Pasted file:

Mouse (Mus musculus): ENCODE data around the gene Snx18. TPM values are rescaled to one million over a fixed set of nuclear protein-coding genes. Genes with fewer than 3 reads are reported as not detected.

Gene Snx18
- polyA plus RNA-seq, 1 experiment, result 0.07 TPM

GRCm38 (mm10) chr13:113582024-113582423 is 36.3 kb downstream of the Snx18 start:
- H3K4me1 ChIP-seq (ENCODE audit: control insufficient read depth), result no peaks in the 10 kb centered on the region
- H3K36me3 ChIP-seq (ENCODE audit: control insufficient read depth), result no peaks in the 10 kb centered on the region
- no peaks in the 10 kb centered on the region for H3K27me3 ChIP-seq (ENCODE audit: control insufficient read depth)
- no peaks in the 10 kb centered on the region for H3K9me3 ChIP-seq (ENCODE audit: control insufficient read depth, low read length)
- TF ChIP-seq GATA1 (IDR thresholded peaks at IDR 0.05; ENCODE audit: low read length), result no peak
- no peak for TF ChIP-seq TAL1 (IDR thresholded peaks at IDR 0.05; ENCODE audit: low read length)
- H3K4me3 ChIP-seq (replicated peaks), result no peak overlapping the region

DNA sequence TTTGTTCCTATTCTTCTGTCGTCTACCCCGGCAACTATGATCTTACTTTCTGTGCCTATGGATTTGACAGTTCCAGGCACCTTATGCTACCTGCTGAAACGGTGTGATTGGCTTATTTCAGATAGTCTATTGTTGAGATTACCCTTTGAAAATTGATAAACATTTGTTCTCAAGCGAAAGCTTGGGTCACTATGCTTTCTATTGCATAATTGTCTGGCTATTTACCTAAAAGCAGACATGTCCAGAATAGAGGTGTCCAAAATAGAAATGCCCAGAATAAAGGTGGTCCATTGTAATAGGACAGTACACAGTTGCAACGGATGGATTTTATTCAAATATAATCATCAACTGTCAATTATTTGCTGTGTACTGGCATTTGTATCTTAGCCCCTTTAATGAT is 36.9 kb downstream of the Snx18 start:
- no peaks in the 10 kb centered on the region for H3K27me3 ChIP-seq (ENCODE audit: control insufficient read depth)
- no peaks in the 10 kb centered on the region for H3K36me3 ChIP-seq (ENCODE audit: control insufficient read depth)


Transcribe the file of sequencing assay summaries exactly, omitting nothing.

Mouse (Mus musculus): ENCODE data around the gene Snx18. TPM values are rescaled to one million over a fixed set of nuclear protein-coding genes. Genes with fewer than 3 reads are reported as not detected.

Gene Snx18
- polyA plus RNA-seq, 1 experiment, result 0.07 TPM

GRCm38 (mm10) chr13:113582024-113582423 is 36.3 kb downstream of the Snx18 start:
- H3K4me1 ChIP-seq (ENCODE audit: control insufficient read depth), result no peaks in the 10 kb centered on the region
- H3K36me3 ChIP-seq (ENCODE audit: control insufficient read depth), result no peaks in the 10 kb centered on the region
- no peaks in the 10 kb centered on the region for H3K27me3 ChIP-seq (ENCODE audit: control insufficient read depth)
- no peaks in the 10 kb centered on the region for H3K9me3 ChIP-seq (ENCODE audit: control insufficient read depth, low read length)
- TF ChIP-seq GATA1 (IDR thresholded peaks at IDR 0.05; ENCODE audit: low read length), result no peak
- no peak for TF ChIP-seq TAL1 (IDR thresholded peaks at IDR 0.05; ENCODE audit: low read length)
- H3K4me3 ChIP-seq (replicated peaks), result no peak overlapping the region

DNA sequence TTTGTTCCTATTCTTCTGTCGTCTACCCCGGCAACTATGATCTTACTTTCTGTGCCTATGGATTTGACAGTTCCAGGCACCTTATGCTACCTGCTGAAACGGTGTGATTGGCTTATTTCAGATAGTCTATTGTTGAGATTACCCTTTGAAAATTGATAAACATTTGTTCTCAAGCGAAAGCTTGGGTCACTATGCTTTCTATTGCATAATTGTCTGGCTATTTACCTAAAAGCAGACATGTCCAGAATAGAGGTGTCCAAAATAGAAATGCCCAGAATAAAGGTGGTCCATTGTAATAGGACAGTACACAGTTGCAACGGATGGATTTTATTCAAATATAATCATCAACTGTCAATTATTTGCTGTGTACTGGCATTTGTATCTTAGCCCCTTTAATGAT is 36.9 kb downstream of the Snx18 start:
- no peaks in the 10 kb centered on the region for H3K27me3 ChIP-seq (ENCODE audit: control insufficient read depth)
- no peaks in the 10 kb centered on the region for H3K36me3 ChIP-seq (ENCODE audit: control insufficient read depth)